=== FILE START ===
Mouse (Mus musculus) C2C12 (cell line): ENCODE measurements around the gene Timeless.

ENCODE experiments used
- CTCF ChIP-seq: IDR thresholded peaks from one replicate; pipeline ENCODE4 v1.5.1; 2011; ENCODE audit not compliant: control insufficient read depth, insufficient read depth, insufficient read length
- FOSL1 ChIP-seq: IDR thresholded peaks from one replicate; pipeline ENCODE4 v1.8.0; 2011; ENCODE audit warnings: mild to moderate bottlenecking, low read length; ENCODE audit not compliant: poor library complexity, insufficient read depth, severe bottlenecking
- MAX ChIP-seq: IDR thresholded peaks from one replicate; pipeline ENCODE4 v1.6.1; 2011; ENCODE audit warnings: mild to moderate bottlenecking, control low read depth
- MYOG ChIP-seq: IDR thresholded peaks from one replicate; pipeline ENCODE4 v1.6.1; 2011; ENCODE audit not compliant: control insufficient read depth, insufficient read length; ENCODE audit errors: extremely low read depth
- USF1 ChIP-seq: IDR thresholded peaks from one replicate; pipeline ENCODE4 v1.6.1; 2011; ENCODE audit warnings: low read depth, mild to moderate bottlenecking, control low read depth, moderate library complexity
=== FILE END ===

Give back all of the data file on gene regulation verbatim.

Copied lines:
Mouse (Mus musculus) C2C12 (cell line): ENCODE measurements around the gene Timeless.

ENCODE experiments used
- CTCF ChIP-seq: IDR thresholded peaks from one replicate; pipeline ENCODE4 v1.5.1; 2011; ENCODE audit not compliant: control insufficient read depth, insufficient read depth, insufficient read length
- FOSL1 ChIP-seq: IDR thresholded peaks from one replicate; pipeline ENCODE4 v1.8.0; 2011; ENCODE audit warnings: mild to moderate bottlenecking, low read length; ENCODE audit not compliant: poor library complexity, insufficient read depth, severe bottlenecking
- MAX ChIP-seq: IDR thresholded peaks from one replicate; pipeline ENCODE4 v1.6.1; 2011; ENCODE audit warnings: mild to moderate bottlenecking, control low read depth
- MYOG ChIP-seq: IDR thresholded peaks from one replicate; pipeline ENCODE4 v1.6.1; 2011; ENCODE audit not compliant: control insufficient read depth, insufficient read length; ENCODE audit errors: extremely low read depth
- USF1 ChIP-seq: IDR thresholded peaks from one replicate; pipeline ENCODE4 v1.6.1; 2011; ENCODE audit warnings: low read depth, mild to moderate bottlenecking, control low read depth, moderate library complexity